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“Cultural Diversity and the Element of Negation” – How Tshivenda Speakers are Often Misunderstood

Nelson Rholihlahla MandelaMunzhedzi James Mafela’s new book, Nelson Rholihlahla Mandela: Reflection through the eyes of the poets, has just been released by Unisa Press.

In this innovative anthology of essays, Mafela explores the image of Madiba through the prism of poetry written about him:

The poetry, in a number of indigenous southern African languages with translations, is interpreted and analysed, thus bringing previously scattered, neglected or unknown material into the public domain.

Mafela holds a BA Hons degree in Translation studies and a DLitt et Phil degree from the University of South Africa (UNISA), where he’s been a lecturer in TshiVenḓa since 1985.

Read an essay by Mafela, entitled “Cultural Diversity and the Element of Negation”, in which he explains how negative constructions in TshiVenḓa are used to express positive meanings, but are often misunderstood by people from different linguistic and cultural backgrounds.

The essay focuses on “Negation as a Form of Indirect Verbal Style” and makes use of phrases from TshiVenḓa to illustrate how the language works:

3. Negation as a Form of Indirect Verbal Style

South Africa is a country characterised by different racial and ethnic groups. This means the existence of many cultures and languages in one country. These racial and ethnic groups live together and communicate with each other on a daily basis, hence there is cultural and language diversity. As there are several different languages, there will always be misunderstandings in communication between these different groups, especially if one group is not prepared to learn the culture and language of the other. As a result, communication in various spheres of life is affected; for example, in the workplace, when travelling, at social, religious and traditional gatherings, and at schools. Racial and ethnic groups construct sentences differently when sending messages to listeners. Some racial or ethnic groups, the Vhavenḓa, for example, have a tendency to use the indirect verbal style in the form of negative constructions when expressing positive sentiments. These negative constructions are often used in relation to persons. They are uttered mainly in answer to a question. The negative construction usually starts with the phrase A si … (It is not …). According to Poulos (1990), negative constructions are forms which merely negate positive actions or states (p. 254). However, if the negative construction is used in an indirect verbal style, it expresses a positive action or state.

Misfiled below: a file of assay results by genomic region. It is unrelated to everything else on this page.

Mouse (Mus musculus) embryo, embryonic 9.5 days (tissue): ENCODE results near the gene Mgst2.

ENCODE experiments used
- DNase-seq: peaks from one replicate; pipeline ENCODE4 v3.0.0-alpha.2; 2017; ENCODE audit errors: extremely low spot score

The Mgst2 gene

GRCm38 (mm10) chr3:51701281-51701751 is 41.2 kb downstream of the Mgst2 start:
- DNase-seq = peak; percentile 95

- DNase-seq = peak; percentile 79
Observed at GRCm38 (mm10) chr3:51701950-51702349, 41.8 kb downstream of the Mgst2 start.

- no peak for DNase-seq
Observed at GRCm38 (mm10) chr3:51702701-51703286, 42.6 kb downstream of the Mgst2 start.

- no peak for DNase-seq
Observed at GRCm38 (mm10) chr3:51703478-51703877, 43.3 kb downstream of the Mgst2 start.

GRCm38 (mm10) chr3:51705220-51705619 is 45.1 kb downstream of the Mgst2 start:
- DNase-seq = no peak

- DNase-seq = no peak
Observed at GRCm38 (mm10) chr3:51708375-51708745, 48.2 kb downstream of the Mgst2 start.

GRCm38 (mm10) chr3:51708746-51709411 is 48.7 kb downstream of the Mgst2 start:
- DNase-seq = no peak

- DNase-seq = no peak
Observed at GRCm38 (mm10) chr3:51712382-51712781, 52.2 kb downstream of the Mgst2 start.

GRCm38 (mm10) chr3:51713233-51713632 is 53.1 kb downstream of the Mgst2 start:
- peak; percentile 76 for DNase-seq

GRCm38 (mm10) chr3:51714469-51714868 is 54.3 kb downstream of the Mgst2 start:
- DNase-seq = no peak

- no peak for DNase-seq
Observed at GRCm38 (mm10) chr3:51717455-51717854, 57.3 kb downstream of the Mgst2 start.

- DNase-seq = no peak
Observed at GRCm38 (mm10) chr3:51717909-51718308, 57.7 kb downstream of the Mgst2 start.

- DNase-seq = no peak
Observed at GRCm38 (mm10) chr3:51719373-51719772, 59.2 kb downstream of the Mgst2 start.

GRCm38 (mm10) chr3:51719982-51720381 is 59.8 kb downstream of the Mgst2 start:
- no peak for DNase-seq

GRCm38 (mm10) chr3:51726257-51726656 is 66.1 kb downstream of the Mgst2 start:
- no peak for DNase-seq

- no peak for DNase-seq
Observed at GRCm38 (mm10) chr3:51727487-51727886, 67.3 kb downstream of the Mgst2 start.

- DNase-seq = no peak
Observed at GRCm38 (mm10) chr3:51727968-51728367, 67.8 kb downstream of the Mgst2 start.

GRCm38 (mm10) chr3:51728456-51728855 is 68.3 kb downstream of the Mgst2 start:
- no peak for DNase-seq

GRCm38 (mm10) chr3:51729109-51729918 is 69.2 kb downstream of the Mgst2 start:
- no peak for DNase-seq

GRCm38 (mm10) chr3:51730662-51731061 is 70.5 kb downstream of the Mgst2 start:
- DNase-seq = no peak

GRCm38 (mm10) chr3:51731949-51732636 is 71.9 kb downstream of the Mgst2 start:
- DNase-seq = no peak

The negative constructions in this case are used for different purposes, among them, to confirm the statement, to emphasise a point, or to attract attention. The Tshivenḓa sentence construction A si ene (It is not him/her) is used to confirm a statement. A si ene (It is not him/her) literally indicates that this is not the person to whom reference has been made. But, used as an indirect verbal style in Tshivenḓa, it means that this is the person to whom reference has been made. After being asked to confirm the identity of the person mentioned, instead of responding positively by saying Ndi ene (It is him/her), the respondent responds negatively A si ene (It is not him/her), implying the positive rather than responding positively. The real message is concealed in a negative response. Listeners who are not conversant with the Tshivenḓa culture and its language usage may find it difficult to interpret the message as intended by the respondent, concluding that the meaning is negative, as expressed.

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